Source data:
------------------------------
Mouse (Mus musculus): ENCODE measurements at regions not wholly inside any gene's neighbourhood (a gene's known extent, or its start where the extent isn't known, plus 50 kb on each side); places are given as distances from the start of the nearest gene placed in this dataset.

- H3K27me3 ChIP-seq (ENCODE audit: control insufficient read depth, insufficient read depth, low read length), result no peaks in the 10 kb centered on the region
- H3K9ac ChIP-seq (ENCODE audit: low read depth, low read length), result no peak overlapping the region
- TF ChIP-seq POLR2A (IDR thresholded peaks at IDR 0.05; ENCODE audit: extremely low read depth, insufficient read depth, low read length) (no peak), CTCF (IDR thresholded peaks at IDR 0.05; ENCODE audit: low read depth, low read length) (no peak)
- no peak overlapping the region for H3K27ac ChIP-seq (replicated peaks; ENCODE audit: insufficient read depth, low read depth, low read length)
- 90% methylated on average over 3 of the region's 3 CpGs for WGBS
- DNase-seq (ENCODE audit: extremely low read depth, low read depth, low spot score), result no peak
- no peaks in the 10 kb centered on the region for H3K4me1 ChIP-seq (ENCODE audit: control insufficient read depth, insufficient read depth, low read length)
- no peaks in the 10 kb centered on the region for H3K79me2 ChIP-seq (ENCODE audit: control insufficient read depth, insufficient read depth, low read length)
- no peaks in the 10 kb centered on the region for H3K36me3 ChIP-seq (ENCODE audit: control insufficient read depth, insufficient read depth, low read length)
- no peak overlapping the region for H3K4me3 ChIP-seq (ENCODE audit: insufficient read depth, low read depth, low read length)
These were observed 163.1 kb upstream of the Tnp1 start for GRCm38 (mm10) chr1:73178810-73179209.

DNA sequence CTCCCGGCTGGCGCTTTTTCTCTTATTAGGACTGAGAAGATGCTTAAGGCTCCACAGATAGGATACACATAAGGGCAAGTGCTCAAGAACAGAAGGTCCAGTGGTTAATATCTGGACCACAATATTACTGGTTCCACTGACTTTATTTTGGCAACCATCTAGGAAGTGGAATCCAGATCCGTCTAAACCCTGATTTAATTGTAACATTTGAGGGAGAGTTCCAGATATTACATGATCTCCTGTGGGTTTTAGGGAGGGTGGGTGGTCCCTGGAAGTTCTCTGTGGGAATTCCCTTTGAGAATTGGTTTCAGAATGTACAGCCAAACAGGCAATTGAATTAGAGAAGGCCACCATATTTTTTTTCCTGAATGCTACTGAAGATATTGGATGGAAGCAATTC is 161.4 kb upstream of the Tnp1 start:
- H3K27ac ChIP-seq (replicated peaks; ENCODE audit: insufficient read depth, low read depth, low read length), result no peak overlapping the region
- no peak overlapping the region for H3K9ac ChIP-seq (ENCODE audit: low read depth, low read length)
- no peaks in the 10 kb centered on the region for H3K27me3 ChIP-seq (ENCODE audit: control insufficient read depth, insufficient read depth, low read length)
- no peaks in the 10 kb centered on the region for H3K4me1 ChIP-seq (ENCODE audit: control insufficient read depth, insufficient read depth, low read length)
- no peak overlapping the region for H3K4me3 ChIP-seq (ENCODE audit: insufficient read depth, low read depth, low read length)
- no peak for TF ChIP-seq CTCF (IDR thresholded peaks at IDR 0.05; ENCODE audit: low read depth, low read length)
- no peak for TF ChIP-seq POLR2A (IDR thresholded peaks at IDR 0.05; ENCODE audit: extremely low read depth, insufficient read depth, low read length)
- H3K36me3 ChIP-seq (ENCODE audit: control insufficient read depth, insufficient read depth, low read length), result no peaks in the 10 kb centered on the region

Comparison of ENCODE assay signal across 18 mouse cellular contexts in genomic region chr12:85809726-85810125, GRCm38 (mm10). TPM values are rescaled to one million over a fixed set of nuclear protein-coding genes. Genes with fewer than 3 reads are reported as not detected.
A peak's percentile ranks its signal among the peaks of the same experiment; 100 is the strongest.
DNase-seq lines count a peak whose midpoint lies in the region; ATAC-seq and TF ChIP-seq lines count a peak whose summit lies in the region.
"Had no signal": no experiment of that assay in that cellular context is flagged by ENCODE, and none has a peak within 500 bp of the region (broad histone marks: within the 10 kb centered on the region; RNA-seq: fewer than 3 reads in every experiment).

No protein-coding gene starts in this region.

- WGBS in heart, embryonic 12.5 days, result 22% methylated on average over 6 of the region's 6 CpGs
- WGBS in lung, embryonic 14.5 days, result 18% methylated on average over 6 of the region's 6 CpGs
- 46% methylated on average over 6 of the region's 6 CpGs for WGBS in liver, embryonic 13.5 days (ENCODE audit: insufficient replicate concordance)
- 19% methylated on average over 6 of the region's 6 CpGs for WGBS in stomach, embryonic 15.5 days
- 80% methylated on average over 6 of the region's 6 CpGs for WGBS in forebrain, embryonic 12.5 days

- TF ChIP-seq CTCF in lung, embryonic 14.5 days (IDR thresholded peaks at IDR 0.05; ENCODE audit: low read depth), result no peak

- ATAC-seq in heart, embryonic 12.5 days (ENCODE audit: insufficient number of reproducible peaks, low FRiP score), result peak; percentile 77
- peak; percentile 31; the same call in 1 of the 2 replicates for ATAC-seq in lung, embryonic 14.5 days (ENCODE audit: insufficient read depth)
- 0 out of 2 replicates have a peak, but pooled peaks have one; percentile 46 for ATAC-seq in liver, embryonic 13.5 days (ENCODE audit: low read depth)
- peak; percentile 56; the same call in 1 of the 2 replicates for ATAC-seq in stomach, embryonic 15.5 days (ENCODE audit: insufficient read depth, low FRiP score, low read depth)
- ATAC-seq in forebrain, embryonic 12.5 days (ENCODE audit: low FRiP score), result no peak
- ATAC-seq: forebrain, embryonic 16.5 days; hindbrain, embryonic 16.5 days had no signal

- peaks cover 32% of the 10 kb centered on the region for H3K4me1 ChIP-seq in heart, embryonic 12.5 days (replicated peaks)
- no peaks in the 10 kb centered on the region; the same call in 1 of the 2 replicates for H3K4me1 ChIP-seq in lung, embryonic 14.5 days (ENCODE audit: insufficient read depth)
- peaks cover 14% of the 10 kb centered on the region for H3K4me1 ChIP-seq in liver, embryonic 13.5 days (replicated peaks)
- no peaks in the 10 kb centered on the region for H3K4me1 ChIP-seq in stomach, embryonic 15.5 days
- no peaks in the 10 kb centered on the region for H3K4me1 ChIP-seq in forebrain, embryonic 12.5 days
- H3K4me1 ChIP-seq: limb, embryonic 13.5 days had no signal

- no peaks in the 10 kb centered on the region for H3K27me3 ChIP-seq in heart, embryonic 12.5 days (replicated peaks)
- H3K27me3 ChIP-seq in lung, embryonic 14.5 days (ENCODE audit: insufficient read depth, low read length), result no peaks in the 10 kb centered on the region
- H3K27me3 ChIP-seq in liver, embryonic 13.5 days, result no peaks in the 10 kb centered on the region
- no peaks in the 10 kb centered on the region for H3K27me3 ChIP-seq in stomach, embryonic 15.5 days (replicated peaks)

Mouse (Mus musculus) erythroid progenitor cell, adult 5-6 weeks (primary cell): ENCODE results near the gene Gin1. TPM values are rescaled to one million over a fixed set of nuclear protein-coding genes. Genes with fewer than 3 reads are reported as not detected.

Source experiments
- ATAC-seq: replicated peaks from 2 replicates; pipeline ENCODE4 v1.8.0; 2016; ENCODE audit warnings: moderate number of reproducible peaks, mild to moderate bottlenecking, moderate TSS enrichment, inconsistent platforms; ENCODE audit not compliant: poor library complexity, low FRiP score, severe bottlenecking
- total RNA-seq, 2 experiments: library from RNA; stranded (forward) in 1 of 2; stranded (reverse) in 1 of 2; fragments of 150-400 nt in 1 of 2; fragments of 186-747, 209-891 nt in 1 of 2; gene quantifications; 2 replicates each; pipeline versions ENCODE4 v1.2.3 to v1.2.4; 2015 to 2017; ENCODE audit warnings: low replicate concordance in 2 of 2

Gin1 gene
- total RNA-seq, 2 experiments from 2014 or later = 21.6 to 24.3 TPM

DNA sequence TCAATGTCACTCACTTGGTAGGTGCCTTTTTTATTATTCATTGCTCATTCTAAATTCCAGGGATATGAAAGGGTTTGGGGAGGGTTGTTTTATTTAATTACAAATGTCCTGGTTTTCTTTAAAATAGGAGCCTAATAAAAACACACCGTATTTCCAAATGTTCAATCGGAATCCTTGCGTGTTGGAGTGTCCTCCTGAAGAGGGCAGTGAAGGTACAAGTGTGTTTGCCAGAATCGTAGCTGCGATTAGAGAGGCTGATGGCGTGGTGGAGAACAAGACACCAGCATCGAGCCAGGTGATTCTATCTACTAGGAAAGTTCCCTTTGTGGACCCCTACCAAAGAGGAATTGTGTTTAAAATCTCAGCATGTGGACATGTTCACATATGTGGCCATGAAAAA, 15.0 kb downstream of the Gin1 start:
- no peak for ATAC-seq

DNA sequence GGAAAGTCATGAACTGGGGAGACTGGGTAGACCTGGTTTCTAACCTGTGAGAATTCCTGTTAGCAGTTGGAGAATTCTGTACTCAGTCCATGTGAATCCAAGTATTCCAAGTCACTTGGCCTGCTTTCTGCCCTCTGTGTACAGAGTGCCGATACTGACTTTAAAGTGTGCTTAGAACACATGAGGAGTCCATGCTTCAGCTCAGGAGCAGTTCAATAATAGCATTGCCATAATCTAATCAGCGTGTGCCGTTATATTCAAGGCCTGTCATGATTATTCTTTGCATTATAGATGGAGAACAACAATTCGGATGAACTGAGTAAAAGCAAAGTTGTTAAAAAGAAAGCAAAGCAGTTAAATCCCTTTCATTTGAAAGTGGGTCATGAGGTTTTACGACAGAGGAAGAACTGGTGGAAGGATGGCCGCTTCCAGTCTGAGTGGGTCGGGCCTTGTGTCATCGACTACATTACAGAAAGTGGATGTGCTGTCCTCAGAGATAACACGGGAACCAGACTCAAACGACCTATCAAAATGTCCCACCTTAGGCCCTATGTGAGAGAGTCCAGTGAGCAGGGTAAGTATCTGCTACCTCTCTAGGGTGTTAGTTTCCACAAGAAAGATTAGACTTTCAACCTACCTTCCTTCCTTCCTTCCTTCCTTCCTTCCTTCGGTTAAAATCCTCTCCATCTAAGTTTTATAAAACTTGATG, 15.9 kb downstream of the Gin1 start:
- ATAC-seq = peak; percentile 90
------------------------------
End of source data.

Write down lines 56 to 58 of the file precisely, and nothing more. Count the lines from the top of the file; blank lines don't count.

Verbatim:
- no peak for ATAC-seq

DNA sequence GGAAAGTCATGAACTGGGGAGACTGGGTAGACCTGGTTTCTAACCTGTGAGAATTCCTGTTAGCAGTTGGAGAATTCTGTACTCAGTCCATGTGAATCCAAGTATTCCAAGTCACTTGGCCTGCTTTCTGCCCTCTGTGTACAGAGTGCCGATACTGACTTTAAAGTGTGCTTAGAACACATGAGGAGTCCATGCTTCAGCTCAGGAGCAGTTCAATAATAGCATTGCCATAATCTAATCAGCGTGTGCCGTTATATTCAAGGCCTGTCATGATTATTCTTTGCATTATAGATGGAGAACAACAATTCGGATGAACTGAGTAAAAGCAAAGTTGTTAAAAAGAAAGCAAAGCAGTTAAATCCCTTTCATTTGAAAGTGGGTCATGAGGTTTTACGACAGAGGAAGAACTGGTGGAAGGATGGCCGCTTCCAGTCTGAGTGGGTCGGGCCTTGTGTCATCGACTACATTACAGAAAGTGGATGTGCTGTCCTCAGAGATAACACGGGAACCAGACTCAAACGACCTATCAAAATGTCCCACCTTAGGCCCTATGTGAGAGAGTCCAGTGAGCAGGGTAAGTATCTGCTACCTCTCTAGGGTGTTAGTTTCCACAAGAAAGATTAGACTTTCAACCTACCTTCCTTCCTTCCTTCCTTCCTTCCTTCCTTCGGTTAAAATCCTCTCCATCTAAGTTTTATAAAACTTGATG, 15.9 kb downstream of the Gin1 start:
- ATAC-seq = peak; percentile 90